For frontline healthcare workers during the COVID-19 pandemic, wearing personal protective equipment (PPE) like face visors, googles, and respiratory protective equipment is an essential part of working life. More workers are wearing facial PPE now than ever before, often for extended periods of time, to protect them against the SARS-CoV-2 virus.
However, extended PPE use, particularly on the delicate skin of the face, can cause friction and shear injuries like skin tears, blistering, ulcers, and hives.
The effects of friction and shear can be reduced by lubricants, which workers are advised to apply every half hour. Half-hourly applications can be impractical during shift work and may expose workers to the virus, and many typical moisturisers don't last long as they are designed to be absorbed into the skin for a ‘non-greasy feel'.
Now, researchers from Imperial College London have investigated which products create the longest-lasting protective layer between PPE and skin. They hope their findings will help healthcare workers and other long-term PPE users like those in hospitality to prevent skin injury and deformity.
They found that the best lubricants to use are those that don't absorb into the skin, creating a long-lasting layer of protection between skin and PPE. They say that non-absorptive creams like coconut oil-cocoa butter beeswax mixtures, and powders like talcum powder, are most likely to provide PPE wearers with long-lasting skin protection.
The findings are published today in PLOS ONE.
Lead author Dr Marc Masen, of Imperial's Department of Mechanical Engineering, said: “We think of moisturisers as good for our skin, but commercial skin creams are often designed to absorb into the skin without leaving any residue. While this is fine for everyday moisturising, our study shows that a greasy residue is precisely what's needed to protect skin from PPE friction.”
To identify the best-performing lubricants, the researchers custom-built a tribometer — an instrument that assesses friction between two surfaces — and used it to test the friction between skin and polydimethylsiloxane (PDMS), which is a common component of PPE.
They used the tribometer to test commercially available products to measure how they changed the friction between PDMS and the inner forearm skin of a healthy 44-year-old male participant. They tested friction upon application, and then one, two, and four hours after application.
They found that while most products initially reduced friction by 20 per cent, some silicone-based and water-and-glycerin based lubricants increased friction levels over time by up to 29 per cent compared to dry skin.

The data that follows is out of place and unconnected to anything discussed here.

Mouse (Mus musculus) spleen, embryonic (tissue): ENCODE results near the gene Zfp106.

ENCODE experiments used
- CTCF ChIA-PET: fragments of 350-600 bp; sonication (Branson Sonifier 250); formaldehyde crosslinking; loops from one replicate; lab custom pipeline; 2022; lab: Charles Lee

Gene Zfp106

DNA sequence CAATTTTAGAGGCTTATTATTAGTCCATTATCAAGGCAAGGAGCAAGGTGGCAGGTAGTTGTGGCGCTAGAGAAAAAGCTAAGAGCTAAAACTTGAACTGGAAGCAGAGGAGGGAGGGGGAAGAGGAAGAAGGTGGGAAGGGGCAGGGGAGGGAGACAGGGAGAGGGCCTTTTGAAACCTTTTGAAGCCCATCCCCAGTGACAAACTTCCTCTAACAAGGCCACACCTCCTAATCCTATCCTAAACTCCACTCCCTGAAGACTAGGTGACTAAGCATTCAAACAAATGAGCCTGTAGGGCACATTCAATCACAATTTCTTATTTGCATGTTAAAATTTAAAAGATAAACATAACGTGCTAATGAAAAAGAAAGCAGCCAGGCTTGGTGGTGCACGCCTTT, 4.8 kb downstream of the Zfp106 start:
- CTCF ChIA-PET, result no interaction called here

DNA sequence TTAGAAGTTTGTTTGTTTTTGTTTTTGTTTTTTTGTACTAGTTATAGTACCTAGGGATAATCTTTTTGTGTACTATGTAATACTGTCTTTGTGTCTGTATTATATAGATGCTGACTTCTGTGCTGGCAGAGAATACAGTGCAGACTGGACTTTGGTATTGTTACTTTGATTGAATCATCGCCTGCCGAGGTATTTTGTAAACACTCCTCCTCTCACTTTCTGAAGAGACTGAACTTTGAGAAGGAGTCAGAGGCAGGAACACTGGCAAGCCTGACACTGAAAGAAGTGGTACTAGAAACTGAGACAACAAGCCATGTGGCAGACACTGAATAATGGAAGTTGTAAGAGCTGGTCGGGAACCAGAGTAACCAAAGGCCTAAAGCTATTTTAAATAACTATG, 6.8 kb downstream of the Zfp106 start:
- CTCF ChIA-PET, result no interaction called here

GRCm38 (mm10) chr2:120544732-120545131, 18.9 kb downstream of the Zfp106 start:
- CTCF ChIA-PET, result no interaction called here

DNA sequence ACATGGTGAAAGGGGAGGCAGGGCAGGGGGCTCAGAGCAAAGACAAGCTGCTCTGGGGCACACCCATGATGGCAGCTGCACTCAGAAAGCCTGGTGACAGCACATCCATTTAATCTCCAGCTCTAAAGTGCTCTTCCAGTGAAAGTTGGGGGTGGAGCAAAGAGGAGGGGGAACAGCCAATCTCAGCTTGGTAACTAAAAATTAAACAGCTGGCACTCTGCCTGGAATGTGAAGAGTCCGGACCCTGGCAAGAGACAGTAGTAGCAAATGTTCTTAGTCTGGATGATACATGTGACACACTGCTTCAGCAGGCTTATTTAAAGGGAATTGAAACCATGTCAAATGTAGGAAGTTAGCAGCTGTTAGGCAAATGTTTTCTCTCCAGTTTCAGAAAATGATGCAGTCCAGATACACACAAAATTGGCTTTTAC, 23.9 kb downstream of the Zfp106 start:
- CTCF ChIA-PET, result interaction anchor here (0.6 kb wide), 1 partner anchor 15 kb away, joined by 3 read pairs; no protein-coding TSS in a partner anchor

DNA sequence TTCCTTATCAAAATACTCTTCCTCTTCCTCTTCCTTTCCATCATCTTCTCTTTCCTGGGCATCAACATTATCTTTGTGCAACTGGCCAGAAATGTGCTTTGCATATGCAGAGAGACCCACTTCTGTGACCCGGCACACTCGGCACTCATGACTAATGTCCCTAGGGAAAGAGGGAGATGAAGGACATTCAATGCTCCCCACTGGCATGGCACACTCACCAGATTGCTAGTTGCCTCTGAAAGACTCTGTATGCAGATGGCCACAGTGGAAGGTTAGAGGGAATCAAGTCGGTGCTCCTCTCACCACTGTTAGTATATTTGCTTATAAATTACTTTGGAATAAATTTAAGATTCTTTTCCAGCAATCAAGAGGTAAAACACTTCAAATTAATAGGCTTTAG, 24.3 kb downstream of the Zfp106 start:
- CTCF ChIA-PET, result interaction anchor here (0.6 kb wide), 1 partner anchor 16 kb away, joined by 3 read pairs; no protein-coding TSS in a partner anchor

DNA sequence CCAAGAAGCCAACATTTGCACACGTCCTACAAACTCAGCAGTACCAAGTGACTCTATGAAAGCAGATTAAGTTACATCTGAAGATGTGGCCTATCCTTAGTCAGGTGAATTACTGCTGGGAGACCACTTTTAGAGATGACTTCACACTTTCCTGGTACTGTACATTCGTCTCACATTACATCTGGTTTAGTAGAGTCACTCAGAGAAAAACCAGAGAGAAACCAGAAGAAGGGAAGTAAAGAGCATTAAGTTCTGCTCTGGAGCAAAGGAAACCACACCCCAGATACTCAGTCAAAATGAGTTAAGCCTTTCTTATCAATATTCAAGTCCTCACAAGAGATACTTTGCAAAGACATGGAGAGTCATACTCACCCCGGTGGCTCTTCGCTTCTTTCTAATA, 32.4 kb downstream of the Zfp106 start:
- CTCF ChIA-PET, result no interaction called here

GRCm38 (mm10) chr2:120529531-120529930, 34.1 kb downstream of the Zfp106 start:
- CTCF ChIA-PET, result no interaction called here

However, two products reduced friction as time went on. Talcum powder reduced friction by 49 per cent on application and 59 per cent at four hours, and a commercially available product comprising coconut oil, cocoa butter and beeswax reduced friction by 31 per cent on application and 53 per cent at four hours. A mixture of petrolatum and lanolin reduced friction by 30 per cent throughout testing.
When testing commercial moisturisers, they found that friction on application was low, but increased drastically within ten minutes of application. The researchers say this is because the active ingredients, known as humectants, attract water like magnets from the lower layers of skin to the upper ones, leaving it soft, unlubricated, and breakable.
Co-author Dr Zhengchu Tan, also of the Department of Mechanical Engineering, said: “The products that don't absorb easily into the skin are the ones that provide a protective layer. In fact, for PPE wearers, it's best to actively avoid creams and moisturisers which advertise a ‘non-greasy feel'.”
Dr Masen said: “Friction can be incredibly damaging for the skin, particularly when applied for an extended period. We hope our study will save healthcare workers and other frontline PPE wearers from suffering with the painful and damaging effects of skin friction.”
The researchers say that while their study signposts PPE wearers to the best skin-saving products, they are looking to perform further studies using facial skin and more participants. Due to COVID-19 restrictions during lockdown, they were only able to test the products on one study participant, and used his inner forearm as a surrogate for facial skin.
This research was funded by the Imperial College COVID-19 response fund.
The authors paid for the products, shipping and handling, and declare no competing interests.
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